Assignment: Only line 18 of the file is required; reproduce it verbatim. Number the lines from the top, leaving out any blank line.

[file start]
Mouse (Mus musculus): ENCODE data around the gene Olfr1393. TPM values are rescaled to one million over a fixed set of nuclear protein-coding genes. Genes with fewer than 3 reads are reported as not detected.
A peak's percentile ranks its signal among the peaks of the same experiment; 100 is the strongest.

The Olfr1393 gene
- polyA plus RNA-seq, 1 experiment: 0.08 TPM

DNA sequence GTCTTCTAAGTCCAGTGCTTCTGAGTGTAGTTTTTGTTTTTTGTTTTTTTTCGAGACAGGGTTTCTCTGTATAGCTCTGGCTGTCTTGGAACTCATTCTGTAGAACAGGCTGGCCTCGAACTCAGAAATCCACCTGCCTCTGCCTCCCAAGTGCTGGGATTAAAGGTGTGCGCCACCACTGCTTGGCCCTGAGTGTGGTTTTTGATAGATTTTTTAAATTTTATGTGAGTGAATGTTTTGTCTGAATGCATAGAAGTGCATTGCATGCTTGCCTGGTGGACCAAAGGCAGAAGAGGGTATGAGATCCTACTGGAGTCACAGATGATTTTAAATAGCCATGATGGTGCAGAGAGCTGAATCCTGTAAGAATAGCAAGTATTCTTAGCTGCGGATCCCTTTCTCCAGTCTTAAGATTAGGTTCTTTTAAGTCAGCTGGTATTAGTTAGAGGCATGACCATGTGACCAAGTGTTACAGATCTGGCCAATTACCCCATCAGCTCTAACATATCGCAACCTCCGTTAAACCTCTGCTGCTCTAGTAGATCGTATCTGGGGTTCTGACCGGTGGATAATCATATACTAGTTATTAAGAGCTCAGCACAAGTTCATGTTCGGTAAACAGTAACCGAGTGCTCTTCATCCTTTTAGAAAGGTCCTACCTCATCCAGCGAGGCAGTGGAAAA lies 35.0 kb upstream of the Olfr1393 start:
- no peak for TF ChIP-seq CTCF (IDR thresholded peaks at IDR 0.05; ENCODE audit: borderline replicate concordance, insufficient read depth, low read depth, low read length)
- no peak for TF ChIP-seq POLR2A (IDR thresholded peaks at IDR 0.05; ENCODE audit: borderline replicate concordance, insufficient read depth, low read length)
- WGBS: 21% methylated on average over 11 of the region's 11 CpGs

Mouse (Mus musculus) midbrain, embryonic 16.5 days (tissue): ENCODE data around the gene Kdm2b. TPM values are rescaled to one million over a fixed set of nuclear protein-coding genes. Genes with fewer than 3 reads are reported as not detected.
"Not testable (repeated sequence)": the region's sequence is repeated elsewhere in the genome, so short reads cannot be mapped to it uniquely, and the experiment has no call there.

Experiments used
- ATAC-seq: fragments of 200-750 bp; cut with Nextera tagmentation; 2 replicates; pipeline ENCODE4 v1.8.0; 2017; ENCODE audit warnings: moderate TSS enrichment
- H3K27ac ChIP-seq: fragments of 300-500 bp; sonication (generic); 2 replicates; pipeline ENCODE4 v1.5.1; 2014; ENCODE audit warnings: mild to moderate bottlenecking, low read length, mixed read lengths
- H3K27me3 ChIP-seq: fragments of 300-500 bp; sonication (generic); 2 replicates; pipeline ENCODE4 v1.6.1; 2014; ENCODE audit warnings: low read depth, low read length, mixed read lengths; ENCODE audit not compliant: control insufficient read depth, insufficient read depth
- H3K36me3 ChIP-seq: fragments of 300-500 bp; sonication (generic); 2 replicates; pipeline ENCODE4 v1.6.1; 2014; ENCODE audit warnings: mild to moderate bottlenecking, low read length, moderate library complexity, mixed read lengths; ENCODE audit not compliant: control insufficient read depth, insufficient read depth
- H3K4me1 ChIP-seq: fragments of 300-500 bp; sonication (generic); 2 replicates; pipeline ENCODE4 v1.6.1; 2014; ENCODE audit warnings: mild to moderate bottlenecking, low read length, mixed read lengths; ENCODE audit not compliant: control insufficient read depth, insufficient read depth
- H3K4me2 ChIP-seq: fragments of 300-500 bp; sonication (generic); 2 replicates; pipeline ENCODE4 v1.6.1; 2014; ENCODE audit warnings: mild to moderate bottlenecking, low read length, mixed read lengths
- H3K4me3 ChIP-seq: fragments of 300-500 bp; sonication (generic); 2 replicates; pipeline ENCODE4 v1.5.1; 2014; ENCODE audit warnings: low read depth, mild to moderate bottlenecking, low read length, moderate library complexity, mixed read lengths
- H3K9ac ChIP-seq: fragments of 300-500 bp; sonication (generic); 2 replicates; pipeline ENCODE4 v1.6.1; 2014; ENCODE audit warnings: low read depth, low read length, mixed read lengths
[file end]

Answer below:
- H3K4me3 ChIP-seq: fragments of 300-500 bp; sonication (generic); 2 replicates; pipeline ENCODE4 v1.5.1; 2014; ENCODE audit warnings: low read depth, mild to moderate bottlenecking, low read length, moderate library complexity, mixed read lengths